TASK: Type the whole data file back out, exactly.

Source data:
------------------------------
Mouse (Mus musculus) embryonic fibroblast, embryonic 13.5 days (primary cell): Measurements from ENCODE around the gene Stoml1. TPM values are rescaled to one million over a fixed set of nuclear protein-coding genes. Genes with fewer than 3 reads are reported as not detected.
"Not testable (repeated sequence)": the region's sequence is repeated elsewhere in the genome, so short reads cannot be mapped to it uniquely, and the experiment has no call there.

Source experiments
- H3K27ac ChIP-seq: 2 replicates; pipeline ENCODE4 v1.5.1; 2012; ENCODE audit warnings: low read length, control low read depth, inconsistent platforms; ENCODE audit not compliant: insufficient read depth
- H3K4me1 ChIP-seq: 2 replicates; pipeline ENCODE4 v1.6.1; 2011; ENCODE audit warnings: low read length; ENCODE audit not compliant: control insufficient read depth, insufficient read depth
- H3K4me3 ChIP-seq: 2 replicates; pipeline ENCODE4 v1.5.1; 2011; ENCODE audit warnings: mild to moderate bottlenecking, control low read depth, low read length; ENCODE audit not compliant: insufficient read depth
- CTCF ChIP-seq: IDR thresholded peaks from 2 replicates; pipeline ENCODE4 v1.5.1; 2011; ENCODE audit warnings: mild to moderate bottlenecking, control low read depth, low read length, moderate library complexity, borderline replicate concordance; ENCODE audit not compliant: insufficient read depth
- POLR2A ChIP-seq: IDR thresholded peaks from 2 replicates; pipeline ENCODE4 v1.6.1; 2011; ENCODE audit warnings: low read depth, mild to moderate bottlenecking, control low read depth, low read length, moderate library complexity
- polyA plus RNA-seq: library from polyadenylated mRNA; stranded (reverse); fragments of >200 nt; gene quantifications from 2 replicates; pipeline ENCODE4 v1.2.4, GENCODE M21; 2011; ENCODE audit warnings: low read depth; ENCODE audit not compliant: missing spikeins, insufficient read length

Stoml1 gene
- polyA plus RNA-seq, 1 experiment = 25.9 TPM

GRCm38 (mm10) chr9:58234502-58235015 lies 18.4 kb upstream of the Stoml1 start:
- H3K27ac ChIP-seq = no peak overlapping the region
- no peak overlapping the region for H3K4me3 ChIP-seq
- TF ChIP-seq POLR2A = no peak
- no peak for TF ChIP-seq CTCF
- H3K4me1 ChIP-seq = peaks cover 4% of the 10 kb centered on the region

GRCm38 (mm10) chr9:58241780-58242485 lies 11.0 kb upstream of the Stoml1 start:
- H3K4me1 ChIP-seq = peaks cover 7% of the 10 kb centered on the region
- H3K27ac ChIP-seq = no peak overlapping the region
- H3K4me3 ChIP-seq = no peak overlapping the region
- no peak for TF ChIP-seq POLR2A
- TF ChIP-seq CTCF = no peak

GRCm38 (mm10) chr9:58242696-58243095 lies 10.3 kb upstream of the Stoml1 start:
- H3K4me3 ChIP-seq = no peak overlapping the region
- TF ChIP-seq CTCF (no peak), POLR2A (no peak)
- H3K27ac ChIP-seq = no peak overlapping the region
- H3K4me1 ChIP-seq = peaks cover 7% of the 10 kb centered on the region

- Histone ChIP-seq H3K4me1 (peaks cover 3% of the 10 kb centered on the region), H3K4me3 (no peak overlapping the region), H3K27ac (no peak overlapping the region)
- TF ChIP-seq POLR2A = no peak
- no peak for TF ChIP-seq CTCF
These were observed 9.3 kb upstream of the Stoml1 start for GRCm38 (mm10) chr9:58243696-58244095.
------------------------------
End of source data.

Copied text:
Mouse (Mus musculus) embryonic fibroblast, embryonic 13.5 days (primary cell): Measurements from ENCODE around the gene Stoml1. TPM values are rescaled to one million over a fixed set of nuclear protein-coding genes. Genes with fewer than 3 reads are reported as not detected.
"Not testable (repeated sequence)": the region's sequence is repeated elsewhere in the genome, so short reads cannot be mapped to it uniquely, and the experiment has no call there.

Source experiments
- H3K27ac ChIP-seq: 2 replicates; pipeline ENCODE4 v1.5.1; 2012; ENCODE audit warnings: low read length, control low read depth, inconsistent platforms; ENCODE audit not compliant: insufficient read depth
- H3K4me1 ChIP-seq: 2 replicates; pipeline ENCODE4 v1.6.1; 2011; ENCODE audit warnings: low read length; ENCODE audit not compliant: control insufficient read depth, insufficient read depth
- H3K4me3 ChIP-seq: 2 replicates; pipeline ENCODE4 v1.5.1; 2011; ENCODE audit warnings: mild to moderate bottlenecking, control low read depth, low read length; ENCODE audit not compliant: insufficient read depth
- CTCF ChIP-seq: IDR thresholded peaks from 2 replicates; pipeline ENCODE4 v1.5.1; 2011; ENCODE audit warnings: mild to moderate bottlenecking, control low read depth, low read length, moderate library complexity, borderline replicate concordance; ENCODE audit not compliant: insufficient read depth
- POLR2A ChIP-seq: IDR thresholded peaks from 2 replicates; pipeline ENCODE4 v1.6.1; 2011; ENCODE audit warnings: low read depth, mild to moderate bottlenecking, control low read depth, low read length, moderate library complexity
- polyA plus RNA-seq: library from polyadenylated mRNA; stranded (reverse); fragments of >200 nt; gene quantifications from 2 replicates; pipeline ENCODE4 v1.2.4, GENCODE M21; 2011; ENCODE audit warnings: low read depth; ENCODE audit not compliant: missing spikeins, insufficient read length

Stoml1 gene
- polyA plus RNA-seq, 1 experiment = 25.9 TPM

GRCm38 (mm10) chr9:58234502-58235015 lies 18.4 kb upstream of the Stoml1 start:
- H3K27ac ChIP-seq = no peak overlapping the region
- no peak overlapping the region for H3K4me3 ChIP-seq
- TF ChIP-seq POLR2A = no peak
- no peak for TF ChIP-seq CTCF
- H3K4me1 ChIP-seq = peaks cover 4% of the 10 kb centered on the region

GRCm38 (mm10) chr9:58241780-58242485 lies 11.0 kb upstream of the Stoml1 start:
- H3K4me1 ChIP-seq = peaks cover 7% of the 10 kb centered on the region
- H3K27ac ChIP-seq = no peak overlapping the region
- H3K4me3 ChIP-seq = no peak overlapping the region
- no peak for TF ChIP-seq POLR2A
- TF ChIP-seq CTCF = no peak

GRCm38 (mm10) chr9:58242696-58243095 lies 10.3 kb upstream of the Stoml1 start:
- H3K4me3 ChIP-seq = no peak overlapping the region
- TF ChIP-seq CTCF (no peak), POLR2A (no peak)
- H3K27ac ChIP-seq = no peak overlapping the region
- H3K4me1 ChIP-seq = peaks cover 7% of the 10 kb centered on the region

- Histone ChIP-seq H3K4me1 (peaks cover 3% of the 10 kb centered on the region), H3K4me3 (no peak overlapping the region), H3K27ac (no peak overlapping the region)
- TF ChIP-seq POLR2A = no peak
- no peak for TF ChIP-seq CTCF
These were observed 9.3 kb upstream of the Stoml1 start for GRCm38 (mm10) chr9:58243696-58244095.